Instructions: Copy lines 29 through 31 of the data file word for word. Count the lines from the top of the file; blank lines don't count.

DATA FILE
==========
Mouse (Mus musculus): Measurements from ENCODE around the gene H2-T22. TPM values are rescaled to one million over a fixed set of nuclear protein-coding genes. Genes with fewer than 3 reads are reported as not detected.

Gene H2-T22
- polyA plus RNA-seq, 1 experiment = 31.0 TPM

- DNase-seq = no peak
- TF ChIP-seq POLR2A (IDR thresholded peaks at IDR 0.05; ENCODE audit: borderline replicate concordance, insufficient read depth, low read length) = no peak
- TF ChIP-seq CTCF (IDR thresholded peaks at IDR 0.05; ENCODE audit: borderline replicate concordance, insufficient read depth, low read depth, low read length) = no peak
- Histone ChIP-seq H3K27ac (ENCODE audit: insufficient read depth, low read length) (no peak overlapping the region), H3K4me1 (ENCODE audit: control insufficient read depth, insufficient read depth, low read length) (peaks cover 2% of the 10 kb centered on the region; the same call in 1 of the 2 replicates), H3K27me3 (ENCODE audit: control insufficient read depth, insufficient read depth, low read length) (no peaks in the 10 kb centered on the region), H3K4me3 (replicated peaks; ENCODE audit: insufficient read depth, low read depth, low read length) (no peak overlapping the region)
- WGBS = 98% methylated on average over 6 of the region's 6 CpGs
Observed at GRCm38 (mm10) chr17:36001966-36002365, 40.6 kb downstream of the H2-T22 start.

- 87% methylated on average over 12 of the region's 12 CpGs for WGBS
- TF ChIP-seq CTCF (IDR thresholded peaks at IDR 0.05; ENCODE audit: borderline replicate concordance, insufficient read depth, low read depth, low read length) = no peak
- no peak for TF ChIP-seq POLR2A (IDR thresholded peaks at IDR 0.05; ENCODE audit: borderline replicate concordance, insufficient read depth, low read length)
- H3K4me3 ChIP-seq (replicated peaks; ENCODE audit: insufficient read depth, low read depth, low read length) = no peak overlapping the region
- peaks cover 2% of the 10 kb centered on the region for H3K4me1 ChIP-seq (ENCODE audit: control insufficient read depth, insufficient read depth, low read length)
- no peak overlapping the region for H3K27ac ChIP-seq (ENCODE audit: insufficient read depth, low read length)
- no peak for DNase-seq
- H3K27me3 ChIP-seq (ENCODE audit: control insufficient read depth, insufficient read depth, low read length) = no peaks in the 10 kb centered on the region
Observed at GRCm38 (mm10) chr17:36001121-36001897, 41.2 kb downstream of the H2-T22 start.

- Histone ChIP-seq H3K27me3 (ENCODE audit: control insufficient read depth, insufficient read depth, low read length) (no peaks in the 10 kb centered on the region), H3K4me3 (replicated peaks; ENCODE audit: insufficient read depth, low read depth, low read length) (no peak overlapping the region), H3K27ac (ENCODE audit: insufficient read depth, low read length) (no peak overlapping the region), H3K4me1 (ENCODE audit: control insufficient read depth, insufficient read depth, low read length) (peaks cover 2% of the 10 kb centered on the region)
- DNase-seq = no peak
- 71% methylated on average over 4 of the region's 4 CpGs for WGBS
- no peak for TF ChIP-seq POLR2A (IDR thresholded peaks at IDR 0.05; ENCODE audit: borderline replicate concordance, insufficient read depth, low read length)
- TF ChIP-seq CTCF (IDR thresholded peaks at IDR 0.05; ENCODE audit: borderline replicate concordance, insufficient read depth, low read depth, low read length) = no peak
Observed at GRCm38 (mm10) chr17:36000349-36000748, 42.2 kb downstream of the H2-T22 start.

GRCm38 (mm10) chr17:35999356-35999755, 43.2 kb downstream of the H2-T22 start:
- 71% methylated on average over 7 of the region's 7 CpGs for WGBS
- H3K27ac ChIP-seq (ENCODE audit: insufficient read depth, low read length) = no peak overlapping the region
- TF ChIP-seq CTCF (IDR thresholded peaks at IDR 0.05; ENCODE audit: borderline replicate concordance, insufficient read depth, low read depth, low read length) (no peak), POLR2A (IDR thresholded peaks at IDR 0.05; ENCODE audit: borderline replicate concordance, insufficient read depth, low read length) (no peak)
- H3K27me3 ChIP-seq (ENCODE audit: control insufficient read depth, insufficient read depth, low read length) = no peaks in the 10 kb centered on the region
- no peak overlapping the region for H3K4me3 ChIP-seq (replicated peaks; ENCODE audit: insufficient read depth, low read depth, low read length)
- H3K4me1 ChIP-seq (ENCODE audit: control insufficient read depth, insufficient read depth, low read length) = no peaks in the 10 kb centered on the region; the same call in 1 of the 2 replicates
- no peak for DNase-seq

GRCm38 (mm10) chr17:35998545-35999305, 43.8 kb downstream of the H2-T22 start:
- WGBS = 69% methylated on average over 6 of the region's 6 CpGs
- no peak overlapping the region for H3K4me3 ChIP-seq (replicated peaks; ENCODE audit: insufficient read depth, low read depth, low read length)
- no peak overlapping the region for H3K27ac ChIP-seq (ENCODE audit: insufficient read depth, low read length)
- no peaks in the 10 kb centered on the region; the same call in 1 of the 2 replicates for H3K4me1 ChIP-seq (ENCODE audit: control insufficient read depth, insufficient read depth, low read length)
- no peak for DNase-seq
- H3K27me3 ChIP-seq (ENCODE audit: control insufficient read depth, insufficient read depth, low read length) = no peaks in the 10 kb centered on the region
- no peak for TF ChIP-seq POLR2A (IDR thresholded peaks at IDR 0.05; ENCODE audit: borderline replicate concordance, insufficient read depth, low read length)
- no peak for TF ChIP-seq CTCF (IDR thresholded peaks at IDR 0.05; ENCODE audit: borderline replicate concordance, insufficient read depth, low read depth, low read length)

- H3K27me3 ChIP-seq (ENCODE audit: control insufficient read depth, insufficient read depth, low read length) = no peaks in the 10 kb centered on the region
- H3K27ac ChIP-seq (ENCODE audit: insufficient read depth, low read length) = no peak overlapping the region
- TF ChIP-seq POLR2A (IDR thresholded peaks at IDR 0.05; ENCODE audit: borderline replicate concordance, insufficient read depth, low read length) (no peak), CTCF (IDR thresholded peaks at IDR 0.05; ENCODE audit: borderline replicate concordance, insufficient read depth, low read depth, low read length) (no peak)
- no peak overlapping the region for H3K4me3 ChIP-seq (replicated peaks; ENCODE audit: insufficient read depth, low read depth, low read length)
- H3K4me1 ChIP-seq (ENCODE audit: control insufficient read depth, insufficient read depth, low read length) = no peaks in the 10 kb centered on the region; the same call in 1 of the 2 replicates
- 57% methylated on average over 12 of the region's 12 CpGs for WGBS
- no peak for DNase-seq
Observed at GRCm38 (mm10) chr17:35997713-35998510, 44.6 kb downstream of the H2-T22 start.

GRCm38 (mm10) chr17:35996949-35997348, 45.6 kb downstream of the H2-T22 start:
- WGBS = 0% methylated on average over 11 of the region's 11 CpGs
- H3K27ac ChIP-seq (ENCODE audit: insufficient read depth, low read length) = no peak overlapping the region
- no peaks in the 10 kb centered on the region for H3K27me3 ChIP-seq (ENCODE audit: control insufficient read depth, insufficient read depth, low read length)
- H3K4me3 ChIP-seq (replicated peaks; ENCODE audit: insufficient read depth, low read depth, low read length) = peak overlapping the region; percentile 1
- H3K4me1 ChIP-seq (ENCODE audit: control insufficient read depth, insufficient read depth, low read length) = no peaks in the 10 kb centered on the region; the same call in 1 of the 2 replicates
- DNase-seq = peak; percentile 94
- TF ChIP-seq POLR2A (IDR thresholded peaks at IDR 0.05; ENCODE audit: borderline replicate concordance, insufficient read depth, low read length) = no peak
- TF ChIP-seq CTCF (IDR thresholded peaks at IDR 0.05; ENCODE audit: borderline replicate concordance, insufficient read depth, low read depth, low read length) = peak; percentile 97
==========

- H3K27me3 ChIP-seq (ENCODE audit: control insufficient read depth, insufficient read depth, low read length) = no peaks in the 10 kb centered on the region
- no peak overlapping the region for H3K4me3 ChIP-seq (replicated peaks; ENCODE audit: insufficient read depth, low read depth, low read length)
- H3K4me1 ChIP-seq (ENCODE audit: control insufficient read depth, insufficient read depth, low read length) = no peaks in the 10 kb centered on the region; the same call in 1 of the 2 replicates